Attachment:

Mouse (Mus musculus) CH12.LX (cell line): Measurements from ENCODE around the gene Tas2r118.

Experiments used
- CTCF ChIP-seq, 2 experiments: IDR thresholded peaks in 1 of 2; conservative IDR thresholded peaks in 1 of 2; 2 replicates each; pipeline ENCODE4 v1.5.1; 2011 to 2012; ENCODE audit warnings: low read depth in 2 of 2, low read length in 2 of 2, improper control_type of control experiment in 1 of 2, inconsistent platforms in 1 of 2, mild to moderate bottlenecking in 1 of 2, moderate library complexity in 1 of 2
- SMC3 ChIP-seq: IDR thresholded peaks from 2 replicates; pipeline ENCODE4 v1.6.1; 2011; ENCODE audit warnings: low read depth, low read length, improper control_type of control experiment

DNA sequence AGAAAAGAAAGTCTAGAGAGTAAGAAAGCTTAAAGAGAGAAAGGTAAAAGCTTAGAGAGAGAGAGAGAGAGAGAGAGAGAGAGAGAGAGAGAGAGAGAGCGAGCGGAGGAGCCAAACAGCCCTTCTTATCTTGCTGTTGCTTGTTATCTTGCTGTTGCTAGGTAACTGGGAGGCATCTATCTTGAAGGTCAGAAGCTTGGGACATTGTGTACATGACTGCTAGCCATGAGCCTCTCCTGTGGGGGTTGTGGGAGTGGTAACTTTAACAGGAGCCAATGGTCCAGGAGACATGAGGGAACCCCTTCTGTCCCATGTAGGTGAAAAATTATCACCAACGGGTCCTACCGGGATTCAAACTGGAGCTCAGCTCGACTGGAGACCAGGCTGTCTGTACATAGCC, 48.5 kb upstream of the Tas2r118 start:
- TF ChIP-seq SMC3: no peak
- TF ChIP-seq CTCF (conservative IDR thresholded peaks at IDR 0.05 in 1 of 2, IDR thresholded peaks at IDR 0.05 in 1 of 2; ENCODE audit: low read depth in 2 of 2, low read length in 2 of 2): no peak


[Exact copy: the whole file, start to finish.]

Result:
Mouse (Mus musculus) CH12.LX (cell line): Measurements from ENCODE around the gene Tas2r118.

Experiments used
- CTCF ChIP-seq, 2 experiments: IDR thresholded peaks in 1 of 2; conservative IDR thresholded peaks in 1 of 2; 2 replicates each; pipeline ENCODE4 v1.5.1; 2011 to 2012; ENCODE audit warnings: low read depth in 2 of 2, low read length in 2 of 2, improper control_type of control experiment in 1 of 2, inconsistent platforms in 1 of 2, mild to moderate bottlenecking in 1 of 2, moderate library complexity in 1 of 2
- SMC3 ChIP-seq: IDR thresholded peaks from 2 replicates; pipeline ENCODE4 v1.6.1; 2011; ENCODE audit warnings: low read depth, low read length, improper control_type of control experiment

DNA sequence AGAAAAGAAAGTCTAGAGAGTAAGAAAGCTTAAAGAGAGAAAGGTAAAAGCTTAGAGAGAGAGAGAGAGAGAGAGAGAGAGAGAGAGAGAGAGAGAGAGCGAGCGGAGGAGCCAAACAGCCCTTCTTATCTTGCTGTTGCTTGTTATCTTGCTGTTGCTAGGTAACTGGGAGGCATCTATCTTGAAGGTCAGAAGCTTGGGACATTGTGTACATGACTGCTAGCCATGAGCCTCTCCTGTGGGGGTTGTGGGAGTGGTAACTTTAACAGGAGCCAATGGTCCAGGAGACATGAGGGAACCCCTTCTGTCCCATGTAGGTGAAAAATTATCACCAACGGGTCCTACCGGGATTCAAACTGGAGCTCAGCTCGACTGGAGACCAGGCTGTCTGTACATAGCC, 48.5 kb upstream of the Tas2r118 start:
- TF ChIP-seq SMC3: no peak
- TF ChIP-seq CTCF (conservative IDR thresholded peaks at IDR 0.05 in 1 of 2, IDR thresholded peaks at IDR 0.05 in 1 of 2; ENCODE audit: low read depth in 2 of 2, low read length in 2 of 2): no peak